Nasiruddin Shuraim Abdulmumin understands the responsibility that comes with posting Islamic advice online, especially on YouTube. In order to share his religion with his fans, the 27-year-old YouTuber and TedX speaker launched a channel called Did You Know Studios in 2016. Since then, he has conducted interviews with some of the most important figures in the Islamic world, discussing a variety of forbidden subjects and enlightening his community about his faith.
Shuraim understood he wanted to impart a religious message but wanted to present it in a unique way, so YouTube became his preferred medium after studying Islamic theology at Al-Hikmah University.
He realised he had found his calling after conducting his first interview with Mufti Menk, a scholar who has been named twice among the “500 Most Influential Muslims in the World.” Shuraim was asked by the King of Saudi Arabia to make a pilgrimage in 2017.
We talked to Shuraim about why young people trust influencers over religious institutions and how establishing his channel aided him in his own spiritual journey as his popularity grew.
Why did you choose YouTube to share your spirituality?
For me, YouTube was the easiest and least stressful way to spread my message. The restrictions that come from broadcasting on TV, for example, don’t exist with YouTube. There’s a lot more freedom and I think that’s very important when it comes to a topic like religion. You need to be able to speak freely and honestly. That is something I pride myself on – talking about issues that some people may consider controversial or taboo.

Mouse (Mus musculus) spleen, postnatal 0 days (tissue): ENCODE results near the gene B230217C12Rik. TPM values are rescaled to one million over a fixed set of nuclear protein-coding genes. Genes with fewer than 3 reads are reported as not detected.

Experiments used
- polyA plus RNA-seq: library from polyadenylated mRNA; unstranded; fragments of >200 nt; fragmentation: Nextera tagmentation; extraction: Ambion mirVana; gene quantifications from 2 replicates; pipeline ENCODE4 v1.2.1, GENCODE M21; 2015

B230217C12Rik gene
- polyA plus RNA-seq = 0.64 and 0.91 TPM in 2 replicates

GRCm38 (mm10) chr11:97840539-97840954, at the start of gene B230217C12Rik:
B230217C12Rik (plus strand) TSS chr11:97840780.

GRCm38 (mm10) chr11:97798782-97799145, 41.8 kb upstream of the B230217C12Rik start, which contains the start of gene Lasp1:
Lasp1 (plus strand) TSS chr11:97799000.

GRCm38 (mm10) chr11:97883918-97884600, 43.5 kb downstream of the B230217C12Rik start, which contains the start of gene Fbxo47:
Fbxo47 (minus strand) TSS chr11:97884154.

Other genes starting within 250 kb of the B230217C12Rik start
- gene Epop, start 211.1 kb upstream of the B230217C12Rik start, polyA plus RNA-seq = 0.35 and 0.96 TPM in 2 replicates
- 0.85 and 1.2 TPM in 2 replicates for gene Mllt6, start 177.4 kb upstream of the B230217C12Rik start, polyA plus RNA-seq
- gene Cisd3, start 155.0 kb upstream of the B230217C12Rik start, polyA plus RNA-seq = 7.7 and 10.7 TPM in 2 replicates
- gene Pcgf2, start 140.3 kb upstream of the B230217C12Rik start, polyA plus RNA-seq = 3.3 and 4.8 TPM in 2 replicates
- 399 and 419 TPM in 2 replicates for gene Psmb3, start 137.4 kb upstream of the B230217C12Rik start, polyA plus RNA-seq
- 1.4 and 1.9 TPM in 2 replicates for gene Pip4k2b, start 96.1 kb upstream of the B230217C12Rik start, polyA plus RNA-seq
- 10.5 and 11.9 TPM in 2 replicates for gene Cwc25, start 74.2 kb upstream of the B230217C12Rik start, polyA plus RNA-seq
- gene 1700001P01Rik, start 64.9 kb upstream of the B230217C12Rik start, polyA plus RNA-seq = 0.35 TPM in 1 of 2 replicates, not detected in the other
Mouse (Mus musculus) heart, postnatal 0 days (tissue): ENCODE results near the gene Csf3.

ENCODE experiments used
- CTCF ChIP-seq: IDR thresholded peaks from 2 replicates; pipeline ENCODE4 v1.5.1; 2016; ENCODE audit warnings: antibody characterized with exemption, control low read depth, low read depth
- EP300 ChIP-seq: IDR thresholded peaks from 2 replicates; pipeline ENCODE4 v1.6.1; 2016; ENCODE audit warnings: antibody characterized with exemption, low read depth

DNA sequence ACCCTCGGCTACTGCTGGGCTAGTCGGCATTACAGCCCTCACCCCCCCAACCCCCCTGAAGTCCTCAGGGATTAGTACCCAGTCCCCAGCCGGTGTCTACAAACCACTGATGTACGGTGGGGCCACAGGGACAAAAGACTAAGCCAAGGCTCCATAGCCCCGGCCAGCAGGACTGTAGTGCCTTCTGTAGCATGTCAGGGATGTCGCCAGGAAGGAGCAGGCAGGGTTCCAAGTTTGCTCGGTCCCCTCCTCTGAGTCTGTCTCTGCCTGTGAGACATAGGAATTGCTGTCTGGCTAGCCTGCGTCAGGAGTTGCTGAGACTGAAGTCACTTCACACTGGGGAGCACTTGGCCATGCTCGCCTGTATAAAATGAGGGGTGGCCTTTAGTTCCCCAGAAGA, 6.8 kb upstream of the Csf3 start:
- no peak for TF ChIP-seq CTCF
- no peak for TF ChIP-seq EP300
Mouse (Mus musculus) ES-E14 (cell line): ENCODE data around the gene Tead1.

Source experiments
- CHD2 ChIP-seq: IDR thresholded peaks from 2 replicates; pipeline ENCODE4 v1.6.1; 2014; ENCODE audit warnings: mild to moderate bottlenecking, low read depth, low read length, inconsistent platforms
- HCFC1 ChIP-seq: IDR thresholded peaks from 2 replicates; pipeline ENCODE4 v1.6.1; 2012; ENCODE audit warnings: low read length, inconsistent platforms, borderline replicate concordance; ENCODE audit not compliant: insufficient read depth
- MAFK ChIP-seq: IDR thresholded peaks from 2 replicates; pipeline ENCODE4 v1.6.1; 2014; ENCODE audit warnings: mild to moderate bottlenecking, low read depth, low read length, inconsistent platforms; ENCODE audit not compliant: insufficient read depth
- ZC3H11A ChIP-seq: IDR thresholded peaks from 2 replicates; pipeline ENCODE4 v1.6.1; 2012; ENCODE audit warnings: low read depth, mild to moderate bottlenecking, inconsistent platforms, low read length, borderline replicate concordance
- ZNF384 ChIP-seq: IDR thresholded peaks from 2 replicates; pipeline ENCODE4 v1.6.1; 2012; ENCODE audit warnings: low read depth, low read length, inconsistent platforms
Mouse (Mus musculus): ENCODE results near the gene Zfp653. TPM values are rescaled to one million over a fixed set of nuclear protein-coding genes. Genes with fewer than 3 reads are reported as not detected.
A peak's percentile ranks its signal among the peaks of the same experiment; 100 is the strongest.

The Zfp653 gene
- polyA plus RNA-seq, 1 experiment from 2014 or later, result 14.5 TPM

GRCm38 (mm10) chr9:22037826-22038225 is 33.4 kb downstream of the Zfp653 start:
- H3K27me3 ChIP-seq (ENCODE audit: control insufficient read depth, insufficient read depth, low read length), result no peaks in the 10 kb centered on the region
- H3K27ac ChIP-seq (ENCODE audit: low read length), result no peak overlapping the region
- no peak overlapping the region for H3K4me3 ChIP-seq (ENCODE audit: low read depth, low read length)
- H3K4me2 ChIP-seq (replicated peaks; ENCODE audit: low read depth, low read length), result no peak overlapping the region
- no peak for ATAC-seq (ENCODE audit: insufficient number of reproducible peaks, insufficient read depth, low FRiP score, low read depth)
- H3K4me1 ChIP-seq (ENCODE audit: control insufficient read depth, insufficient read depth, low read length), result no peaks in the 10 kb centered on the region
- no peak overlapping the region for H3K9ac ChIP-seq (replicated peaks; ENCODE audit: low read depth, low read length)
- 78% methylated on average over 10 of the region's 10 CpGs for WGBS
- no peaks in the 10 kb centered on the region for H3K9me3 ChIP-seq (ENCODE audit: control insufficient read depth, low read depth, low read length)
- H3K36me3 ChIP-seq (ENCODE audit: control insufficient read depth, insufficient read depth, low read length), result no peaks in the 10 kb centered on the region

Why would you say it’s very important to share some of the more taboo topics you discuss?
Well, the question I always ask myself is: If I don’t talk about it, then who will? The reason why I’m doing this is that I want people to be enlightened. I want them to feel comfortable coming forward with their troubles, talking about them and seeking help. The journey of enlightenment means answering difficult questions about behaviours and talking about things that make us uncomfortable. So If I’m not ready to cover taboo topics, then what would be the point of having this channel?
With almost half a million views on your YouTube channel, how do you plan to grow your social profile to reach more followers?
I am proud that my channel has grown very organically without any marketing. It’s gone from one subscriber to about 9000, and I think it’s because I’m offering something unique to my audience. However, I would like to reach a larger audience online so I’m planning to bring in some social media experts who can help me build my online following.
Have you used Google’s tools, programmes or training to help your channel grow and be discoverable online?
Google Search helped me a lot, especially in the early stages of starting my channel. I Googled so many different things to find inspiration for content, to see what other people were doing in the religious space and to watch how TV hosts conducted interviews. I believe that every young person needs someone to take them somewhere within themselves that they cannot get to by themselves. However, sometimes you don’t have that person to hold your hand, so I used Google as a starting point to help discover and explore different ways I could share my spiritual message.
Has starting this channel helped with your personal faith journey?